Tuesday, December 05, 2006

New Year's Resolutions

Here's something I wrote for our congregational newsletter.

Pretty soon you’ll be hanging up a new calendar on whatever hook or nail you use in your home. A new year is around the corner and when that comes some people start talking about New Year’s Resolutions. The statistics are pretty grim for those kinds of resolutions. The majority of resolutions undertaken on January 1 of any year don’t seem to last very long. I wonder if there’s a spike in memberships at fitness clubs or sales of various diet books at this time of year.

I was reading something recently that I’d like to suggest to everyone as New Year’s Resolutions this year. Michael Foss’ book, Real Faith for Real Life (Minneapolis: Augsburg Books, 2004) identifies the following marks of discipleship:
+ Daily prayer,
+ Daily scripture reading,
+ Weekly worship,
+ Growth in giving to the tithe and beyond,
+ Serving others in Jesus’ name,
+ Sharing the faith story with the unchurched.

These marks of discipleship are all a part of being in relationship with Jesus and growing in relationship with Jesus. As Christians, as followers of Jesus Christ, we are disciples. We are living in relationship with Jesus and these marks of discipleship help us to grow in that relationship. Consider each of these marks. They’re not just rules to follow, tasks to complete, drudgery that you have to include in or add to your day and week. These marks of discipleship lead to a fuller and deeper relationship with Jesus and a richer and more fulfilling life.
+ Daily prayer, whenever and however you plan it into your day, focuses what you do and who you are on something more than just you. In his Small Catechism, Martin Luther gives suggestions for simply prayers to say when you get up in the morning, when you go to bed at night, and when you sit down to eat and rise from eating. That’s a simple way to start.

+ Daily scripture reading is a way to gain a deeper understanding of God and yourself, and to enrich your faith. In The Lutheran Course we heard that the key thing to reading and studying the Bible is to "just start." You may read a lot at a time or just a little, but "just start."

+ Weekly worship brings you into contact with a whole community of disciples like you. It’s a time where praying and scripture reading happen. It’s a time when you hear the Good News of God’s love through Jesus Christ. It’s a time when Christ comes to you in, with, and under the bread and wine of Holy Communion.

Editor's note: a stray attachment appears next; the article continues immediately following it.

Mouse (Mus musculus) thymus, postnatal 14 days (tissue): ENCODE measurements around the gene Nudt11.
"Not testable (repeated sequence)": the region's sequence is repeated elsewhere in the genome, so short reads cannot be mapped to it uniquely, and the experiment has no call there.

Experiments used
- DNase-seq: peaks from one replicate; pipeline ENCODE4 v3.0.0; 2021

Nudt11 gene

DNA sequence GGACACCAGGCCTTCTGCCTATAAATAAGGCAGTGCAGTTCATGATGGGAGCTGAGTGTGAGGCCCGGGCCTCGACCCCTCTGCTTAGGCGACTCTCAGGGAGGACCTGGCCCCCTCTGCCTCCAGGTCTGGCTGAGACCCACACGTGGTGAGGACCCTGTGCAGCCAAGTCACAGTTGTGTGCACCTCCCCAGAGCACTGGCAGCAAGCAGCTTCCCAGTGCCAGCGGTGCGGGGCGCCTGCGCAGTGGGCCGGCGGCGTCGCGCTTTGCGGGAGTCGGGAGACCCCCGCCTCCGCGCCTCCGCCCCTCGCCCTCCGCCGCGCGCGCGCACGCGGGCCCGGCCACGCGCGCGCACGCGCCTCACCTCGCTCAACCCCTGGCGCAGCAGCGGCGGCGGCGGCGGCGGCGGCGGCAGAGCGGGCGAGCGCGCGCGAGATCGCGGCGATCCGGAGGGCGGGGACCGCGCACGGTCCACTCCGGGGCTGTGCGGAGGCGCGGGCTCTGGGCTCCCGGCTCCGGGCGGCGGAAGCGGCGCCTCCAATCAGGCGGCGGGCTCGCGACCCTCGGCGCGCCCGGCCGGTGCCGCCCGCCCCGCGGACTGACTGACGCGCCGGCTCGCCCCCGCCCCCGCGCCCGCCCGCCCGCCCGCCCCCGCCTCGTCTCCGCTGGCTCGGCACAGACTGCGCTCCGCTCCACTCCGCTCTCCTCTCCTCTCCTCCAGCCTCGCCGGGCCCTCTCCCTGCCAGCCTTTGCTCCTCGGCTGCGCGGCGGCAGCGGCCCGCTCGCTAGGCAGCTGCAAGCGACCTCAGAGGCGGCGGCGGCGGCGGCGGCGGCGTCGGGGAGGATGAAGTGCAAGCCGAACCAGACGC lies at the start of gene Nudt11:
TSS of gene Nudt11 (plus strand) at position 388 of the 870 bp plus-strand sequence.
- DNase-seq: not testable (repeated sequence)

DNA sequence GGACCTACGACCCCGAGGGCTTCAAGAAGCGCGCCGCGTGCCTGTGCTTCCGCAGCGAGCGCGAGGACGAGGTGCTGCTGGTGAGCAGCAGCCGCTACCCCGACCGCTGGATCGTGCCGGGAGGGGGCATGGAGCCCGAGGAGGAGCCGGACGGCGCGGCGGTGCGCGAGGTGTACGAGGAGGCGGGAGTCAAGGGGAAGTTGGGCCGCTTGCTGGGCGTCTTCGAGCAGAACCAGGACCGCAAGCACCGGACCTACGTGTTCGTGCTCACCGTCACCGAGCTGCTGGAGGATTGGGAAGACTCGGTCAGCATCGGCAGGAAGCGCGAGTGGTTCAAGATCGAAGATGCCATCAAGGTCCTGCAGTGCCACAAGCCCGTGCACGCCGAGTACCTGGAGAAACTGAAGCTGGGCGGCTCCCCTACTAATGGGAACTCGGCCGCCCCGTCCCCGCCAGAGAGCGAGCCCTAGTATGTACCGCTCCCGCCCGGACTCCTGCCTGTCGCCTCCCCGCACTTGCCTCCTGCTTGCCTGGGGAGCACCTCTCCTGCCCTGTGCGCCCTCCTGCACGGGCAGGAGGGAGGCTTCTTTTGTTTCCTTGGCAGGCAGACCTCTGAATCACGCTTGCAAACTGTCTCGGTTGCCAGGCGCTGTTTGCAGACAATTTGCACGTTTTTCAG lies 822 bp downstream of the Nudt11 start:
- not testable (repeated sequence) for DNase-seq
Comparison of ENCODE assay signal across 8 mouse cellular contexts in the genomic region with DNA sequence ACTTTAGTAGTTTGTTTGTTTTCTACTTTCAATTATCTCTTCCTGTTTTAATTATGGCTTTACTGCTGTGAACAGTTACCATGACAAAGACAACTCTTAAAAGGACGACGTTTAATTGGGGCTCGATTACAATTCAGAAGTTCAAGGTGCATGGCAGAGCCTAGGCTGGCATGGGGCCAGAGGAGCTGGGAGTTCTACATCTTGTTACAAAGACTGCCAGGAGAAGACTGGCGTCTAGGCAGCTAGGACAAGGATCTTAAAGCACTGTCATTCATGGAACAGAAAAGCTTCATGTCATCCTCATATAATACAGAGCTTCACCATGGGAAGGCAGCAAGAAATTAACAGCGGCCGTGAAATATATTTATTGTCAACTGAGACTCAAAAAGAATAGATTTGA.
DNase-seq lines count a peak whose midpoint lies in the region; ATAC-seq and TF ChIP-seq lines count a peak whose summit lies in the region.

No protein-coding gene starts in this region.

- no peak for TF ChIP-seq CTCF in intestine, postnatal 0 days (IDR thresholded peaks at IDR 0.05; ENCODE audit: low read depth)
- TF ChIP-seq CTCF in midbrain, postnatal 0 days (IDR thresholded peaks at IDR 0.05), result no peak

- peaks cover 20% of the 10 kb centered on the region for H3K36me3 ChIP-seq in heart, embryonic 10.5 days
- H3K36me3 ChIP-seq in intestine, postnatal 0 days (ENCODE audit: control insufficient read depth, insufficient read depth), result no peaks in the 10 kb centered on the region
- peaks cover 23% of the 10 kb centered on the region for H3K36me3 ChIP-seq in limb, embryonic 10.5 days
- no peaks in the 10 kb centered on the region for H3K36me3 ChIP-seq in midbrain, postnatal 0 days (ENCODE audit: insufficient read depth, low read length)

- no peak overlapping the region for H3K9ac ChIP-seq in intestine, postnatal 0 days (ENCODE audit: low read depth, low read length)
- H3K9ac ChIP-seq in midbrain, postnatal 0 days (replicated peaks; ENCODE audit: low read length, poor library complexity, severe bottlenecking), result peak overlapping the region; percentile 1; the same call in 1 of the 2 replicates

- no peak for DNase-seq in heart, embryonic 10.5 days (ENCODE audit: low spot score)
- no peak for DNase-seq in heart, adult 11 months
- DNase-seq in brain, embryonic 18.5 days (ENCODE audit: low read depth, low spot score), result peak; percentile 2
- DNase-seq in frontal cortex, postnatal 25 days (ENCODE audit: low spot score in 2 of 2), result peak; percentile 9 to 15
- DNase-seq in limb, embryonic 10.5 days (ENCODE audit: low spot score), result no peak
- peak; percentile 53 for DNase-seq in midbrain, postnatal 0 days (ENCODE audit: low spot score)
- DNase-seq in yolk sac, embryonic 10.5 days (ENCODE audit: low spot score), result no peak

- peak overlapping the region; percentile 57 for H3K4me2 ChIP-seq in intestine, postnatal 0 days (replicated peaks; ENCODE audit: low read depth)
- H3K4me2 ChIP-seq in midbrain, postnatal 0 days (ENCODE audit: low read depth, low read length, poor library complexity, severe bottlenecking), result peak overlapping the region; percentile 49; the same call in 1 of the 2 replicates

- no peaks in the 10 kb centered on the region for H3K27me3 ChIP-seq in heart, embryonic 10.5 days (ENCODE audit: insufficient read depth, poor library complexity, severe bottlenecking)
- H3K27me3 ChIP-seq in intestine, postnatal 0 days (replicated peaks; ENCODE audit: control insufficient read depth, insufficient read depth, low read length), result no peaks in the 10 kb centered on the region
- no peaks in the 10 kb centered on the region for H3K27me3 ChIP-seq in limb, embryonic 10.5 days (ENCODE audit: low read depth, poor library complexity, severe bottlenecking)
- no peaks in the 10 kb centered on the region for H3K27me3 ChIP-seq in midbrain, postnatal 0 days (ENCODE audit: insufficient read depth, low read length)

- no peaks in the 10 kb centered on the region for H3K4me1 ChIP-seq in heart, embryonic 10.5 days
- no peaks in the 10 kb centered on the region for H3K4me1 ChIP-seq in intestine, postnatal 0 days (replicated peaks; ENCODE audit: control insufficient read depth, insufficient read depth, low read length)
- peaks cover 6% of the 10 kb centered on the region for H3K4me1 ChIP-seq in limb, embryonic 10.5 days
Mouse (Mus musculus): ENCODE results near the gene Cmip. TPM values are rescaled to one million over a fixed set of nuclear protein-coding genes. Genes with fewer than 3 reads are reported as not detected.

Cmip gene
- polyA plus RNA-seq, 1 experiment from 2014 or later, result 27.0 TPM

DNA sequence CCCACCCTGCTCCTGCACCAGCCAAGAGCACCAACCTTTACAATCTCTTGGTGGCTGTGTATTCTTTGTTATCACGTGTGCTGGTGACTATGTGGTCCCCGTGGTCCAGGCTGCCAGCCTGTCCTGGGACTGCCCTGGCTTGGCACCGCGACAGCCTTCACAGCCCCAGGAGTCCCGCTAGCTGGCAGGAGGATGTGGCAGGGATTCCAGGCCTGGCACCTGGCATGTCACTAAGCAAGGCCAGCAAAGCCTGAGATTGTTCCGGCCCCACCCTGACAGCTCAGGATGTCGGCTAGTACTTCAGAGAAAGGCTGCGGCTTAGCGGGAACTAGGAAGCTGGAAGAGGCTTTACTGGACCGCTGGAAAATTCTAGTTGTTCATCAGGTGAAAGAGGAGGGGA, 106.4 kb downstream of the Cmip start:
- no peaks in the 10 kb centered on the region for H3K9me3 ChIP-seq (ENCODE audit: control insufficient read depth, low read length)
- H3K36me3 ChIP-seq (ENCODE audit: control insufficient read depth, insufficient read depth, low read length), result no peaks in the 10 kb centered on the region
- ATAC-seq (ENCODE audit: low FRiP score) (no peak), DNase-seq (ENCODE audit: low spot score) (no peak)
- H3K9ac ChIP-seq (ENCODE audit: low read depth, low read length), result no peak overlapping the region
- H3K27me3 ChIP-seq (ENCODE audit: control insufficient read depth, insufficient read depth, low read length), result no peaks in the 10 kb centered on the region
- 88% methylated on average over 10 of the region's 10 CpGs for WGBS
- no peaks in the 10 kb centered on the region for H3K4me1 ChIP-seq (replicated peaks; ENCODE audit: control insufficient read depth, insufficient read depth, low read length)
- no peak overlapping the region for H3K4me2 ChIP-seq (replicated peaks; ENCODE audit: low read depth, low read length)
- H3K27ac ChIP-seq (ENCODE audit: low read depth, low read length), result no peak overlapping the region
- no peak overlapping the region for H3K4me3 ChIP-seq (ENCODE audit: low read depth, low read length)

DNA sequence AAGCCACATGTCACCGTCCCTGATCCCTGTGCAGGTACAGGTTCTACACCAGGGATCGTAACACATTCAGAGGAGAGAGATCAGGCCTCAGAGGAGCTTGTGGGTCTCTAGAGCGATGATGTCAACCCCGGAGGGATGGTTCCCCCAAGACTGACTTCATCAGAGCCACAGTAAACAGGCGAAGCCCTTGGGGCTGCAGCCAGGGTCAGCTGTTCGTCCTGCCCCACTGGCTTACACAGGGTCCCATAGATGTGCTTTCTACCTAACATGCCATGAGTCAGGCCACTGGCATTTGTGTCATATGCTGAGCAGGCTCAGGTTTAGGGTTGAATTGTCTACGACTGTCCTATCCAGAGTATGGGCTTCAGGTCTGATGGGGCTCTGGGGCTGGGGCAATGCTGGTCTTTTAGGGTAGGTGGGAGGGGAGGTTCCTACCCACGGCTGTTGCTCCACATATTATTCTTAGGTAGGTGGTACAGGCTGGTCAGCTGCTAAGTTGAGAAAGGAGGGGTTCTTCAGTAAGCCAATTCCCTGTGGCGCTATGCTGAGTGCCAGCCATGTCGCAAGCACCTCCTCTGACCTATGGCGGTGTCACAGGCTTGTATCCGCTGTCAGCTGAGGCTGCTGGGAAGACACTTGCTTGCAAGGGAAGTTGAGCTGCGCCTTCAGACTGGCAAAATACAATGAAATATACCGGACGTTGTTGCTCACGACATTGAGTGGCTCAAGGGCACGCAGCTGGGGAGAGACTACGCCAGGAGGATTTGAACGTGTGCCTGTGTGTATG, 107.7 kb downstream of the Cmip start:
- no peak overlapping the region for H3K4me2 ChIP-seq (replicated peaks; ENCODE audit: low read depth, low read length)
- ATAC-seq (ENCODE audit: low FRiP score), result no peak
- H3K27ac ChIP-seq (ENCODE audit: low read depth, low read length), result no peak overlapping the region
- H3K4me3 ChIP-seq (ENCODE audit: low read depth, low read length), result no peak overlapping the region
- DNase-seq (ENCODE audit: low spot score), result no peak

+ Growth in giving to the tithe and beyond is so often a touchy subject in the church but it shouldn’t be. Jesus says "where your treasure is, there your heart will be also" (Lk 12:34). If this is true (and who are we to disagree with Jesus?), then we can say that as we grow in our giving to Christ’s church, we will grow in our relationship with Jesus. When you do your taxes it’s simple enough to calculate ‘Charitable Donations’ divided by ‘Income’ times 100 to come up with the percentage of your donations. Can you increase that percentage a bit in the next year, moving toward the tithe (10%) or beyond?

+ Serving others in Jesus’ name is following Jesus by doing what Jesus did. He said that he came "not to be served but to serve" (Mt 20:28). In loving and serving our neighbour, we love and serve the very ones our Lord loves.

+ Finally, sharing the faith story with the unchurched is our calling. Jesus’ parting words were for his disciples to "go therefore and make disciples of all nations, baptizing them ... and teaching them to obey everything I have commanded you" (Mt 28:19-20). Our lives have been changed by the love of God that we know in faith. We ought to be sharing that Good News with others so that they can know that love too.

Now, as I said at the beginning. New Year’s Resolutions are notorious for being broken. You might start out all gung-ho intending to keep some or all of these marks of discipleship and then a week, a month, or a few months later you might find yourself slipping and you’re not doing them anymore. That’s okay. God forgives. And you can start over. Nobody’s perfect. We all slip and fall sometimes. But we can get back up and get going again. Try these things. They’ll lead to a fuller and deeper relationship with Jesus. Just start.


LutherPunk said...

Foss did a good job with making those marks less mysterious for the average churchgoer. That book was quite good.

Incidentally, he is now serving a new church about an hour from where I serve.

Tom in Ontario said...

I actually didn't read Foss' book. I read his marks of discipleship in another book, Ask, Thank, Tell: Improving Stewardship Ministry in Your Congregation by Charles R. Lane, 2006 Augsburg Fortress.